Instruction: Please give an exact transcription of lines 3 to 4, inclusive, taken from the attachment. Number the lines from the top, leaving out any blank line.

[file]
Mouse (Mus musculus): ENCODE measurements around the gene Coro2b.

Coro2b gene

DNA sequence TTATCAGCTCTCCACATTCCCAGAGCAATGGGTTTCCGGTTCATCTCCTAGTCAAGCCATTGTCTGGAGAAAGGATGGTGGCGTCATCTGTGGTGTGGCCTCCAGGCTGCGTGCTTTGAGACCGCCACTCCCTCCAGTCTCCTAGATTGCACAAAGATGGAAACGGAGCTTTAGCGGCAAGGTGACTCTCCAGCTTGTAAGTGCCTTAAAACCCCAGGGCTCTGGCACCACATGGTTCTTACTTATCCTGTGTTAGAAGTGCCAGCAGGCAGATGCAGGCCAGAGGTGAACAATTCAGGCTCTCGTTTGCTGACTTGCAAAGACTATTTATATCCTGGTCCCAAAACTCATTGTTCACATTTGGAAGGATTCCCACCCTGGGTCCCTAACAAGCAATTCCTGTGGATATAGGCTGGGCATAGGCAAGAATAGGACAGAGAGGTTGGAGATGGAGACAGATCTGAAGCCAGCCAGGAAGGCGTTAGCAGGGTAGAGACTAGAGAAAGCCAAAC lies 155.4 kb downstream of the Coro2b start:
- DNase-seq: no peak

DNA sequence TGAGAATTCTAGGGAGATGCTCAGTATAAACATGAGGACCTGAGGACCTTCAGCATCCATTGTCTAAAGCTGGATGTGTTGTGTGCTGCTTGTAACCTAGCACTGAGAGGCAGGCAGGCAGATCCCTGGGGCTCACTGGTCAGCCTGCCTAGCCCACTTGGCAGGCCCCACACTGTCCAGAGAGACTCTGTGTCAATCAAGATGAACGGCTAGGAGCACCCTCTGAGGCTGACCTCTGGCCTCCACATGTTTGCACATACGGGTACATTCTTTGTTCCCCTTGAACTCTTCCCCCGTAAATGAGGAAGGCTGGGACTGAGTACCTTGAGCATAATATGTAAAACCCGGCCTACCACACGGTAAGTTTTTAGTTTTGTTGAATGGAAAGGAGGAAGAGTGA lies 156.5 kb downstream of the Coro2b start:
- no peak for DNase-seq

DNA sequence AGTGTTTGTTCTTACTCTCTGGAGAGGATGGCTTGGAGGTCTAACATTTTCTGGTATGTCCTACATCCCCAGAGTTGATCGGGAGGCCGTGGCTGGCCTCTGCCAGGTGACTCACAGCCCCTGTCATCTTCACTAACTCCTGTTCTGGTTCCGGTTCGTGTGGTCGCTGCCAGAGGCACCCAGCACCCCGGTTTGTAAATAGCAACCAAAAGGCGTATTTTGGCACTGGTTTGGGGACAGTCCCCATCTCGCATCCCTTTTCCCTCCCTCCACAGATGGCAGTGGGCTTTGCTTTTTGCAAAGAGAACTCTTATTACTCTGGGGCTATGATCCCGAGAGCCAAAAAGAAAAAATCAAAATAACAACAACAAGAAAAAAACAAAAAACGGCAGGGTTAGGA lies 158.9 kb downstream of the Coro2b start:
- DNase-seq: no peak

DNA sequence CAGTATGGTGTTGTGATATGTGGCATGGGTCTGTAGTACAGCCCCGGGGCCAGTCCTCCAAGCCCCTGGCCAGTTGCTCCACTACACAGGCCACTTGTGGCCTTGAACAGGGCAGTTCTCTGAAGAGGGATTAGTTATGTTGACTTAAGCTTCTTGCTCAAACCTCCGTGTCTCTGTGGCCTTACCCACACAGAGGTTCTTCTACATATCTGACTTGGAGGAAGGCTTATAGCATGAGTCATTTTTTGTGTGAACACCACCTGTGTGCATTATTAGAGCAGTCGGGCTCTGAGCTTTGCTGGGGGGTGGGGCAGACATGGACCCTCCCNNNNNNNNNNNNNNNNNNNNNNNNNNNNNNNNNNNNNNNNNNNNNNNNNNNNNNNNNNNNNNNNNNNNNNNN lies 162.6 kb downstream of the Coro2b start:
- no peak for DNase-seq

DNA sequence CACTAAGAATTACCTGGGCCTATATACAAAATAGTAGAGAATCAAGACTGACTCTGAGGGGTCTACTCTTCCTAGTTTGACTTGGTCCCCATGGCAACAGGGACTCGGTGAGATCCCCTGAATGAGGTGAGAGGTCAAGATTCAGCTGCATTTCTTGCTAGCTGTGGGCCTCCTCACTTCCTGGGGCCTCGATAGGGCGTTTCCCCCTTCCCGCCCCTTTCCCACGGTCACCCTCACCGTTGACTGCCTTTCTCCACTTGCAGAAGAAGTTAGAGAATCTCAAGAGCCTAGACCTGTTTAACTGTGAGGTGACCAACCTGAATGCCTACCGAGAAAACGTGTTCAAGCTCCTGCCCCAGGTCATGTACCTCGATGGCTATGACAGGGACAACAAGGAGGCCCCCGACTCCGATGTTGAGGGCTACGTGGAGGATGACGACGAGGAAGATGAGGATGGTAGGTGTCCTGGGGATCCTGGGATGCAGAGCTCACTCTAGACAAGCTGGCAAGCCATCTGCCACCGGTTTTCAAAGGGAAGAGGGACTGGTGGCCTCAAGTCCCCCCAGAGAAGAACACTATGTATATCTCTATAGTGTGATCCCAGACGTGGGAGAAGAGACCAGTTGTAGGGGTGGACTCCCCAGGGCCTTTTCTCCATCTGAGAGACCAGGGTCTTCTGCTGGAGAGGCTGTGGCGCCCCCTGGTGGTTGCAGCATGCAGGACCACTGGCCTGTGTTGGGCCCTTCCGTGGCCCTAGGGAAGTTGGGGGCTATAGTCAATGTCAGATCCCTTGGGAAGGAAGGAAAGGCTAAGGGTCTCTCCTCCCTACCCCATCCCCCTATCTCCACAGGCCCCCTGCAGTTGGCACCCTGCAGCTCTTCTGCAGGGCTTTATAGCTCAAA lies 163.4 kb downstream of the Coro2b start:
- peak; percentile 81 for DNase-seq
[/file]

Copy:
DNA sequence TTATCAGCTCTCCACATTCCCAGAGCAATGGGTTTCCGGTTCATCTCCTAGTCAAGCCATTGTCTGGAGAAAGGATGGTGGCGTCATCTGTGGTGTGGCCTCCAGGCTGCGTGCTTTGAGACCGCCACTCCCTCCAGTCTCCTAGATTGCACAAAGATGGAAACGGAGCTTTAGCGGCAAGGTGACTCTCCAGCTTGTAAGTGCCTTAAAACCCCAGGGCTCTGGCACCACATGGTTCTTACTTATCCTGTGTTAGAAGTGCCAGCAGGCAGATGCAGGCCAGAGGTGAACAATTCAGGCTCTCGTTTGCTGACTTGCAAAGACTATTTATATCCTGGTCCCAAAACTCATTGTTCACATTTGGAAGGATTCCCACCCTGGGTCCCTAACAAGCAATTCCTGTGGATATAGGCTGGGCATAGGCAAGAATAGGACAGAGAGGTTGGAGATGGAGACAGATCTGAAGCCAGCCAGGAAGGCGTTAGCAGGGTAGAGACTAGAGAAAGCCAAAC lies 155.4 kb downstream of the Coro2b start:
- DNase-seq: no peak